And if tampons, used several days a month every month for 40 years, don\’t provide the perfect example of repeated use, what does? There is no safe level of dioxin exposure. Today, we are bombarded by chemical dioxins from all sides in the food we eat and in the products we use every day, including paper towels, writing paper and toilet paper. They linger in the body and accumulate in fatty tissues.
Dioxins are also an environmental hazard. Given that the chemicals are cumulative and slow to disintegrate, they pose a real danger to ecosystems and wildlife.
Insecticides and pesticides used on conventional cotton crops are also a massive source of dioxin poisoning. Only organic cotton is safe for the environment, the women using the tampons and the farmers growing the cotton. More that 35 conventional cotton farmers, including young children working in the fields in India and Africa, died last season from pesticide poisoning.
Rayon is another tampon danger. Derived from wood pulp, it is also commonly chlorine-bleached and therefore may contain dioxins. Tiny fibres are often left behind in the vagina, causing, at the very least, irritation, and possibly more. Because rayon is so absorbent, women may leave tampons in longer than they ideally should, opening the door for bacterial growth and toxic shock syndrome.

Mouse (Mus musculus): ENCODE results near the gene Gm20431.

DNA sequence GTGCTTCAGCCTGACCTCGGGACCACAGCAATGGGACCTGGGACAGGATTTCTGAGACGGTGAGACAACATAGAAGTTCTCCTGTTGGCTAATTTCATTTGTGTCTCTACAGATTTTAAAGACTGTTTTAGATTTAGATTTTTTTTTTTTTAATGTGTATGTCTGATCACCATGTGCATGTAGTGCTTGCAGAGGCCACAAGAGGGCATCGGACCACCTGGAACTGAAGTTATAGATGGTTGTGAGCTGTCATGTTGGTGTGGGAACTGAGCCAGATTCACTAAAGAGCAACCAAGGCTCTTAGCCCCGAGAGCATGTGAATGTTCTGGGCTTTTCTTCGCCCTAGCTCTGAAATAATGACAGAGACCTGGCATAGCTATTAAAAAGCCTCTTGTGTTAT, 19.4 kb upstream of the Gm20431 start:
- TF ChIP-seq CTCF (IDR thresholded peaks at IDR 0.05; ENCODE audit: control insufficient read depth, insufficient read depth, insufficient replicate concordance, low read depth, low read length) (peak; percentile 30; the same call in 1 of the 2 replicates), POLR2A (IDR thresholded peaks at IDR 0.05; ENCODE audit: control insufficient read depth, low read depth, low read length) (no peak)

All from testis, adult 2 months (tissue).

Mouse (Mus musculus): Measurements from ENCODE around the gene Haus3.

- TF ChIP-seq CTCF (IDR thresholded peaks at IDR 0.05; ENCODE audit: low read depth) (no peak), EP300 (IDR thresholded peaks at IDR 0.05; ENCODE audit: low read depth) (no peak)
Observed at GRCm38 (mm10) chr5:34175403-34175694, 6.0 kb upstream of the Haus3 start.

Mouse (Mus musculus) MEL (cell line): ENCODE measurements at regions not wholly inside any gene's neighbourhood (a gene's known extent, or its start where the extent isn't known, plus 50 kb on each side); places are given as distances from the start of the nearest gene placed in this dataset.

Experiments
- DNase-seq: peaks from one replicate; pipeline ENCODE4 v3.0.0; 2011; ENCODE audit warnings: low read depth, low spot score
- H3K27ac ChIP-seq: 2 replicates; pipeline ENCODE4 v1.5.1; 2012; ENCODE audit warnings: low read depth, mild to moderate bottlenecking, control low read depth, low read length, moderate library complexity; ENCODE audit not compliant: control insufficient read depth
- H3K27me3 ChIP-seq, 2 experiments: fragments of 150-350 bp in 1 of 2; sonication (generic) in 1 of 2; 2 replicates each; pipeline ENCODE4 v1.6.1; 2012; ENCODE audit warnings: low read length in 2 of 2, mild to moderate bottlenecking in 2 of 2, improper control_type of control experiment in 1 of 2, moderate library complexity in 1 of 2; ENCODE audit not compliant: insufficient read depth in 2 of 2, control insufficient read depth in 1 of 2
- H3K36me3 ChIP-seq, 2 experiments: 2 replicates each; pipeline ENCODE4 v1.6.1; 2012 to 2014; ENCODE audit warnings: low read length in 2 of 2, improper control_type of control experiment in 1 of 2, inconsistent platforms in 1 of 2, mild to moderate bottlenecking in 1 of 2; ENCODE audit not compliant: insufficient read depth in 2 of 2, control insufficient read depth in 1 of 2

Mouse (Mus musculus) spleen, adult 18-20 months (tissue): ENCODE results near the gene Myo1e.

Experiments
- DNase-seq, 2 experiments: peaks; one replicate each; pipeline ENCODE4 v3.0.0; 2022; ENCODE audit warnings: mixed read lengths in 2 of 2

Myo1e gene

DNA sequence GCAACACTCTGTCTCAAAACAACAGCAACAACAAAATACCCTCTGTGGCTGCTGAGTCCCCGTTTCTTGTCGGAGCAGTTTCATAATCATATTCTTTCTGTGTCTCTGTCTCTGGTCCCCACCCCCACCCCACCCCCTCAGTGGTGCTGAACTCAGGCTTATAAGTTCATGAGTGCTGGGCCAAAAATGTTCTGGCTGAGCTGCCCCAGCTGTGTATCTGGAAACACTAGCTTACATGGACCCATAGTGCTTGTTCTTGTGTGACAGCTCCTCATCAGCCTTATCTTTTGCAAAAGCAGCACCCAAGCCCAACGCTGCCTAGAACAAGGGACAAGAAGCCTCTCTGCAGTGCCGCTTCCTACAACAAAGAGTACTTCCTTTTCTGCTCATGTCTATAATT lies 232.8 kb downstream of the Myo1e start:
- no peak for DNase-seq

A general rule of thumb for all women with regards to minimizing the risk of toxic shock syndrome: Alternate the use of tampons and sanitary pads. If you use tampons during the day, use pads at night, or vice versa.
On Nov. 11, 1997, US congresswoman Carolyn B. Maloney introduced the Tampon Safety and Research Act. She intended to protect consumers by finally giving them accurate information about tampon use.
\”Why is this issue important? Because tampons and other related products often contain additives, synthetic fibres and dioxin,\” she said at the time. \”My bill is specifically concerned with the possible links between dioxin in tampons and ovarian, cervical and breast cancers, as well as other potential hazards. What makes these toxic residues in tampons even more disturbing is that they come in direct contact with some of the most absorbent tissue in a woman\’s body.\”
Implicit in her statement to Congress was that she didn\’t feel enough information was getting into the hands of the general public. It isn\’t clear if Maloney\’s bill has changed the purchasing habits of American women. At the very least, she took steps to get consumers thinking and hold companies more accountable.